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Code 16K is a 2D stacked symbology based on Code 128. It was developed in 1989 by Ted Williams, and is used primarily in the health care industry.
Code 16K supports the use of the full 256 character extended-ASCII set with the use of the FNC4 shift character.
Code 16K contains 2 to 16 rows, with 5 ASCII characters in each row. In situations where less than 5 characters are encoded, the row is filled with placeholder characters. Each row consists of its own start and stop characters, and multiple rows are separated by a horizontal bearer bar.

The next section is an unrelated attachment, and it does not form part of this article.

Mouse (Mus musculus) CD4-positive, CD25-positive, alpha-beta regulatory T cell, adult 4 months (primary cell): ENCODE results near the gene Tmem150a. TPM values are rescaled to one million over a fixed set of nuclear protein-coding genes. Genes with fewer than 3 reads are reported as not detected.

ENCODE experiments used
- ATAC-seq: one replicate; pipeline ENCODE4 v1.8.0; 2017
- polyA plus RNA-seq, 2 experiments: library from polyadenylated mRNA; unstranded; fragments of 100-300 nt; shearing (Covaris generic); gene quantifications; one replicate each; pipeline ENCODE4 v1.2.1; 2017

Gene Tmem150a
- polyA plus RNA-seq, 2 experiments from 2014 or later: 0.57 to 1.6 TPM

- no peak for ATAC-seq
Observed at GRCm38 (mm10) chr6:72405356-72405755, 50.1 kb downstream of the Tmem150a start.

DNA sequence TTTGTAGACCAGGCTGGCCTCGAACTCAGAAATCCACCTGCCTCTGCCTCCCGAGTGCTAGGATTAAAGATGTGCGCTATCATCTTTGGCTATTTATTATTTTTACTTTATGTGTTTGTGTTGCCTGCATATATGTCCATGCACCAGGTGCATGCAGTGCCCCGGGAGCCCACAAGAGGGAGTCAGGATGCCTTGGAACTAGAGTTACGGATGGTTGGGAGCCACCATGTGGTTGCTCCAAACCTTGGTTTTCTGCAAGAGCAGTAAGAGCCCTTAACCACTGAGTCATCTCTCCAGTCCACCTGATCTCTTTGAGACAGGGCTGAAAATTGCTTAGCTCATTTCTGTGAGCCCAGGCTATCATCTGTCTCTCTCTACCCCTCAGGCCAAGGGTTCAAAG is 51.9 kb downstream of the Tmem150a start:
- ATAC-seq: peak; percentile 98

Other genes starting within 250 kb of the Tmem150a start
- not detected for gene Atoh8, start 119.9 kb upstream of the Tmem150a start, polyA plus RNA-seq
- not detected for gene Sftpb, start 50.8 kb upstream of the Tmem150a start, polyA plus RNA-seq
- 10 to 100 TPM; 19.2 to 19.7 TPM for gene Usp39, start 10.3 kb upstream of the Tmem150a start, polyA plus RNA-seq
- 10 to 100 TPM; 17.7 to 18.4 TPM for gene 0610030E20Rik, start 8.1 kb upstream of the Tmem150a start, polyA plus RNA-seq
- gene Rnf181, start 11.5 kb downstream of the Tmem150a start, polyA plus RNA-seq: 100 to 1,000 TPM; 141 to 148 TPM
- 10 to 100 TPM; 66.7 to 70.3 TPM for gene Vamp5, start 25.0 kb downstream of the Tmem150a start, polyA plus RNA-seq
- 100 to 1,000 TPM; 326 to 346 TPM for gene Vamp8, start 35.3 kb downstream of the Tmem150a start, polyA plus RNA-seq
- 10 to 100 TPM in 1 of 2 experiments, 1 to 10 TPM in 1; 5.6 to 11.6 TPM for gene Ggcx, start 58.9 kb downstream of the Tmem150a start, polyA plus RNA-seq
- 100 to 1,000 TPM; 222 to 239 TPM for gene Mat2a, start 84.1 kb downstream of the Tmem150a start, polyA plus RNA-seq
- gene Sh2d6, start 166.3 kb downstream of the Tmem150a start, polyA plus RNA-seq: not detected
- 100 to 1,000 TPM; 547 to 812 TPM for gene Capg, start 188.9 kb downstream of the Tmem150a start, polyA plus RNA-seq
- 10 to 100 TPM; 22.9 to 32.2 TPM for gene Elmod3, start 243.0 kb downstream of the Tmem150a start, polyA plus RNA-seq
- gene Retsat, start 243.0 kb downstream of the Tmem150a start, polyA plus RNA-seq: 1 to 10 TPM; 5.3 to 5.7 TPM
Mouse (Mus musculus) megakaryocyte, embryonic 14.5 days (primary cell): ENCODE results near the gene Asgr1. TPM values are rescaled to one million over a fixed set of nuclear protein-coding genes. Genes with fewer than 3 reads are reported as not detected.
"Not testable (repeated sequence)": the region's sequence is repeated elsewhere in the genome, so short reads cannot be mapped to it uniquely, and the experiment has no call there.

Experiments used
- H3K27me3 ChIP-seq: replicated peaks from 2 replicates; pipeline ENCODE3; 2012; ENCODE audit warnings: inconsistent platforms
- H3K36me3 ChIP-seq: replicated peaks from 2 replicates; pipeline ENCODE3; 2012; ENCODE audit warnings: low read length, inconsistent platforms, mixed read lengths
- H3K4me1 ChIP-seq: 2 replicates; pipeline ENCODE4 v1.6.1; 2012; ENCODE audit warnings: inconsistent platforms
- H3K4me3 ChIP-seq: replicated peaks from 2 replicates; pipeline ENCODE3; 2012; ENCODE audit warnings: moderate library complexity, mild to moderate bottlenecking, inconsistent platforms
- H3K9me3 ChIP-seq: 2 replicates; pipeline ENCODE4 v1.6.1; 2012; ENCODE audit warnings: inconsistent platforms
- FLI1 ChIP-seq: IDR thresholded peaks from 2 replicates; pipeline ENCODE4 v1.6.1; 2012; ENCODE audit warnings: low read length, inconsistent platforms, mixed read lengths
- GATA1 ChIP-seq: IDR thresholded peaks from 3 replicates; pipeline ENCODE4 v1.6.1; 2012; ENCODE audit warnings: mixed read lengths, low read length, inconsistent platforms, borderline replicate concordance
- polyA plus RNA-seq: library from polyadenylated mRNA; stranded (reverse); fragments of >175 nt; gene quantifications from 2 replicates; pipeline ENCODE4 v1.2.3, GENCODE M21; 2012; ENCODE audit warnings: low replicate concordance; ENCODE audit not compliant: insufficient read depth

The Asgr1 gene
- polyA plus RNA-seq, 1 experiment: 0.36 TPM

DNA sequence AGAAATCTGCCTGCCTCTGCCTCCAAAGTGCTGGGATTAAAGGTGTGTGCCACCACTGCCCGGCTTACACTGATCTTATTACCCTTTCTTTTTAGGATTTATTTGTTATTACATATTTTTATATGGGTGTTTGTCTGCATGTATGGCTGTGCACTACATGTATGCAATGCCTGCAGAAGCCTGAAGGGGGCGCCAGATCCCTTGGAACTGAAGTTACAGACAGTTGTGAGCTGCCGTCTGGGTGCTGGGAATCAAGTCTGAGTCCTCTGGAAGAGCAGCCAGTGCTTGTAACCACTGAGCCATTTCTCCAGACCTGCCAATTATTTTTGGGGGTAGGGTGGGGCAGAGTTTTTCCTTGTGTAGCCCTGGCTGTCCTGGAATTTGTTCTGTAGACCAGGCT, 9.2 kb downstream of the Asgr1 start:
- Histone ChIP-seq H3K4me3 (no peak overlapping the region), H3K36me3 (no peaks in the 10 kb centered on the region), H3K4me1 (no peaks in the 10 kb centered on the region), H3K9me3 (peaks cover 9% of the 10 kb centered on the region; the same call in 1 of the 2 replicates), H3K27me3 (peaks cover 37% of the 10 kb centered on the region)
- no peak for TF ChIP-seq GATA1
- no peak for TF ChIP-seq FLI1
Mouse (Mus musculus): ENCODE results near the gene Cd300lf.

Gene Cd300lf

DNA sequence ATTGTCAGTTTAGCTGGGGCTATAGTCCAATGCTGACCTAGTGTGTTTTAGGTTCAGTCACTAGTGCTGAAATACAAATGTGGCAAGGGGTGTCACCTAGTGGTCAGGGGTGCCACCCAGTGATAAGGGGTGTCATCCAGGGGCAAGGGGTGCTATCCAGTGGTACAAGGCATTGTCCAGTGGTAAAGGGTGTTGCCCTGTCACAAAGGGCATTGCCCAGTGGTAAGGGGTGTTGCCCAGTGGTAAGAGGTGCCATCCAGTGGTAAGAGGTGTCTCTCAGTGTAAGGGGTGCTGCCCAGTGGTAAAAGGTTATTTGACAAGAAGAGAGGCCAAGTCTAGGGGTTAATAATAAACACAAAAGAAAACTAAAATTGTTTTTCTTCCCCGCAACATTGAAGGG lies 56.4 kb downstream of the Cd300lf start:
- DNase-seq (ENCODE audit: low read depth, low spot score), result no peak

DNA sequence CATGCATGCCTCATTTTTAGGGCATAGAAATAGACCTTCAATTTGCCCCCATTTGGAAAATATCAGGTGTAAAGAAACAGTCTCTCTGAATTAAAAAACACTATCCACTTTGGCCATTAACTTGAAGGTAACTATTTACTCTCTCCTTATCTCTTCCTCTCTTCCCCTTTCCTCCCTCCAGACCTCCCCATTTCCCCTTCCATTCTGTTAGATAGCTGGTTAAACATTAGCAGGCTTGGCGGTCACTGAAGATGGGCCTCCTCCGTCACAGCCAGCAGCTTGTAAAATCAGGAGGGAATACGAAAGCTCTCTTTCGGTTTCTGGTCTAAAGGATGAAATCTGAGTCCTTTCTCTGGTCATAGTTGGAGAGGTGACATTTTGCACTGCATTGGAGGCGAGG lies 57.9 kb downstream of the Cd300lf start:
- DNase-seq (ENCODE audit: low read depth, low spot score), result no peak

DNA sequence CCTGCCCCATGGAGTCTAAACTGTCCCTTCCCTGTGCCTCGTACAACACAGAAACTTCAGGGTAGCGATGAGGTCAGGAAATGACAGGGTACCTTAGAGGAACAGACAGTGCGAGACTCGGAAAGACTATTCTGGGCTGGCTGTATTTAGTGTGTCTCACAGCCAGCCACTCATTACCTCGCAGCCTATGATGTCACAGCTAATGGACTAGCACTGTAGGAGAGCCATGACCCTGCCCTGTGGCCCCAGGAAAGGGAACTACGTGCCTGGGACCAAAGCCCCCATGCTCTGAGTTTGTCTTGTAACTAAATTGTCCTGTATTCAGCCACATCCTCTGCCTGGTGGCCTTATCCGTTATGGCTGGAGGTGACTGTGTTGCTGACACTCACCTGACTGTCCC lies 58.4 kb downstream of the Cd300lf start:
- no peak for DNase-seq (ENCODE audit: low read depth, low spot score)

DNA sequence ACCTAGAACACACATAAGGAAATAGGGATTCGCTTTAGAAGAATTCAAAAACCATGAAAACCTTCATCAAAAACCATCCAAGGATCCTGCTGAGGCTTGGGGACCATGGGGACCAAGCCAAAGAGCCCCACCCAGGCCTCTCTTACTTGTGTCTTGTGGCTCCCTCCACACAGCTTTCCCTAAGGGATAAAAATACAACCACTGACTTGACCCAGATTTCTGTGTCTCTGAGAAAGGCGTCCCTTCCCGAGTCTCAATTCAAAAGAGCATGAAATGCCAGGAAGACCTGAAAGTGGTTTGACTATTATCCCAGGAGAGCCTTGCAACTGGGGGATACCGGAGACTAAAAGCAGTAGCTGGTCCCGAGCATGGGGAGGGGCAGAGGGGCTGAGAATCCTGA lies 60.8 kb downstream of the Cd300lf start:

The bearer bars on the bottom and top of the symbol include the leading and trailing quiet zones for the symbol. For this reason, they are longer than the bearer bars insider of the symbol.
Up to 107 Code 16K symbols can be stacked, allowing up to 8,025 ASCII characters or 16,050 numeric to be encoded.
The minimum X-dimension of Code 16K is 7.5 mils. Each row height must be a minimum of 8 times the value of the X-dimension.